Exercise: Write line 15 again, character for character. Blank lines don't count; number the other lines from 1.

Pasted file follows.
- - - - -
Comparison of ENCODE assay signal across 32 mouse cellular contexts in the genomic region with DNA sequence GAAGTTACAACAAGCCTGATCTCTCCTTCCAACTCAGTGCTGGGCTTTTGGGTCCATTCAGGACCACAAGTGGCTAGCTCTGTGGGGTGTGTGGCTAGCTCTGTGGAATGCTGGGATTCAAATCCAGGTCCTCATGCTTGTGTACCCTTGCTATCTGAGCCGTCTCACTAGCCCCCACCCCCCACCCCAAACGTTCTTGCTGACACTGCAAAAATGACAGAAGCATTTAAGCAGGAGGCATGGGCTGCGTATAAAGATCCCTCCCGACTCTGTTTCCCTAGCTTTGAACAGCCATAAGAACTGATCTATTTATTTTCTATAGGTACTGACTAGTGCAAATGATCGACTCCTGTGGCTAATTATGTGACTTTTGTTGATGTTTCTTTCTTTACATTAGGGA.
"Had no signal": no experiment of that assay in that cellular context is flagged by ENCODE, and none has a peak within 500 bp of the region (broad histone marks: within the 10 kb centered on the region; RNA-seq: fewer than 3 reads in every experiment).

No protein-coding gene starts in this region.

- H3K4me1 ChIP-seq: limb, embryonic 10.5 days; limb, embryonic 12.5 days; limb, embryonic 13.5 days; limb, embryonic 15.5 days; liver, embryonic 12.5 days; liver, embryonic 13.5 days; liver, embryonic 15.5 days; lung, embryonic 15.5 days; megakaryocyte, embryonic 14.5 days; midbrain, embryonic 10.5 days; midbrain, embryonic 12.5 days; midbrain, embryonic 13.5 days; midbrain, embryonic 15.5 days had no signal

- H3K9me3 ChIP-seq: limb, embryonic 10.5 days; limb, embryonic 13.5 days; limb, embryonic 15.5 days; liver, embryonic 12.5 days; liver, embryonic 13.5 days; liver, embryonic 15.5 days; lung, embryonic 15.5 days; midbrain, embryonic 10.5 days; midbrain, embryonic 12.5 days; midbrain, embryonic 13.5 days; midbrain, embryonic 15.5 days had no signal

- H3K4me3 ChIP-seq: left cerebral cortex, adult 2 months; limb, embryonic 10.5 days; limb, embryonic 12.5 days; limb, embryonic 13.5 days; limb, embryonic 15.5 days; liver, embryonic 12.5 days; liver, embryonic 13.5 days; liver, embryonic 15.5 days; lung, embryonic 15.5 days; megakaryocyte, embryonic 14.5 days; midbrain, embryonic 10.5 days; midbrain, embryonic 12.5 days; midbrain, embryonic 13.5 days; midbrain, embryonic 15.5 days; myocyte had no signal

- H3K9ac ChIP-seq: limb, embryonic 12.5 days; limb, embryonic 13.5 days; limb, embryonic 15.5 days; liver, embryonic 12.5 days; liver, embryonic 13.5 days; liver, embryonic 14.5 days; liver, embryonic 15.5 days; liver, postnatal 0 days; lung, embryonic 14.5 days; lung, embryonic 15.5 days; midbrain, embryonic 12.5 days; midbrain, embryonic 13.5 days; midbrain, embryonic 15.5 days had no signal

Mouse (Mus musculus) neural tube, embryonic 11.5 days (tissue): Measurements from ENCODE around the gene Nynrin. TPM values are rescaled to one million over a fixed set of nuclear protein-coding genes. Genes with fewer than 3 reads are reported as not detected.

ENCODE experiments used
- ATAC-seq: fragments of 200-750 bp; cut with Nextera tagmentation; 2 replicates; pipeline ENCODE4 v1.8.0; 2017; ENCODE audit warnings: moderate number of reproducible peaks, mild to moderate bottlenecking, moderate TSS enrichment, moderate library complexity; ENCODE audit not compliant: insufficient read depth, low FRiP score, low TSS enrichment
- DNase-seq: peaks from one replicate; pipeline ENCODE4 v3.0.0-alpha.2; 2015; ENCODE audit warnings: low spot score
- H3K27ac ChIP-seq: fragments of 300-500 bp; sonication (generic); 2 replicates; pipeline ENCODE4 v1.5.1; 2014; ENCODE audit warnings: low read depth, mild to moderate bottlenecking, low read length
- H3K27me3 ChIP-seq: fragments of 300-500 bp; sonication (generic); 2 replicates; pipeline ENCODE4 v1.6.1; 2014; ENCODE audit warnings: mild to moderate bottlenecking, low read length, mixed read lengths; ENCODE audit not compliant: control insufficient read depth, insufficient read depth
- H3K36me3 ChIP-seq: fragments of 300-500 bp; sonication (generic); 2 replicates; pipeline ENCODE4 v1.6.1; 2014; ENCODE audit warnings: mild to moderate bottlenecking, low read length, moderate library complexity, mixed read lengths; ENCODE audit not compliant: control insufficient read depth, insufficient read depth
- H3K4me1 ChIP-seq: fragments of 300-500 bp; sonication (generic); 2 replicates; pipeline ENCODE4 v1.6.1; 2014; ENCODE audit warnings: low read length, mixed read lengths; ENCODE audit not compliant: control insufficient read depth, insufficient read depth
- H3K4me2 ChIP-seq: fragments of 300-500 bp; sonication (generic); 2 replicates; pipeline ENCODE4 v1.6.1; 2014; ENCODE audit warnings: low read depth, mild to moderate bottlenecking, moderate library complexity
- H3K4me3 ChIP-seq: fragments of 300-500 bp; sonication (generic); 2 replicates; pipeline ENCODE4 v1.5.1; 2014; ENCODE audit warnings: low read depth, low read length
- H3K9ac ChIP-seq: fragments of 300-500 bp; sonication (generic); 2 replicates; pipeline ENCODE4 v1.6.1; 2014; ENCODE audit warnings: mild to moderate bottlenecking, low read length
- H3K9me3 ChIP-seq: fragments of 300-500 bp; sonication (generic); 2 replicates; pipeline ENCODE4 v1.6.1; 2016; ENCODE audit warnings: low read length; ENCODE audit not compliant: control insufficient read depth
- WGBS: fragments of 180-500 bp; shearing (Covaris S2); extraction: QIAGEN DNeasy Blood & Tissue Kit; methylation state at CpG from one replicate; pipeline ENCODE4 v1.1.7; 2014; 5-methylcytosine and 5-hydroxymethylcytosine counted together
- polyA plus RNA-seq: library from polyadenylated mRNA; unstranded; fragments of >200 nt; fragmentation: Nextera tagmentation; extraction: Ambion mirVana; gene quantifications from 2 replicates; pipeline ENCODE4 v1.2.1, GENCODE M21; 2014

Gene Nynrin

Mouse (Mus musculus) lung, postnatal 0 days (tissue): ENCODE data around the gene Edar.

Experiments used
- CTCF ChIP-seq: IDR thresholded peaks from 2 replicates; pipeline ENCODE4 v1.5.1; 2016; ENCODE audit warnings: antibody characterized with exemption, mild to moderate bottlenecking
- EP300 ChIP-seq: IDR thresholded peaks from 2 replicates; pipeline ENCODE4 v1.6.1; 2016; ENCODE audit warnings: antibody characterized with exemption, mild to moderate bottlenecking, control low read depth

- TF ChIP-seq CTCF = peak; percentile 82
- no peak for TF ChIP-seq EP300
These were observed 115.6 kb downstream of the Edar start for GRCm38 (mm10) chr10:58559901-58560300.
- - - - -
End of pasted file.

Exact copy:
- H3K4me1 ChIP-seq: fragments of 300-500 bp; sonication (generic); 2 replicates; pipeline ENCODE4 v1.6.1; 2014; ENCODE audit warnings: low read length, mixed read lengths; ENCODE audit not compliant: control insufficient read depth, insufficient read depth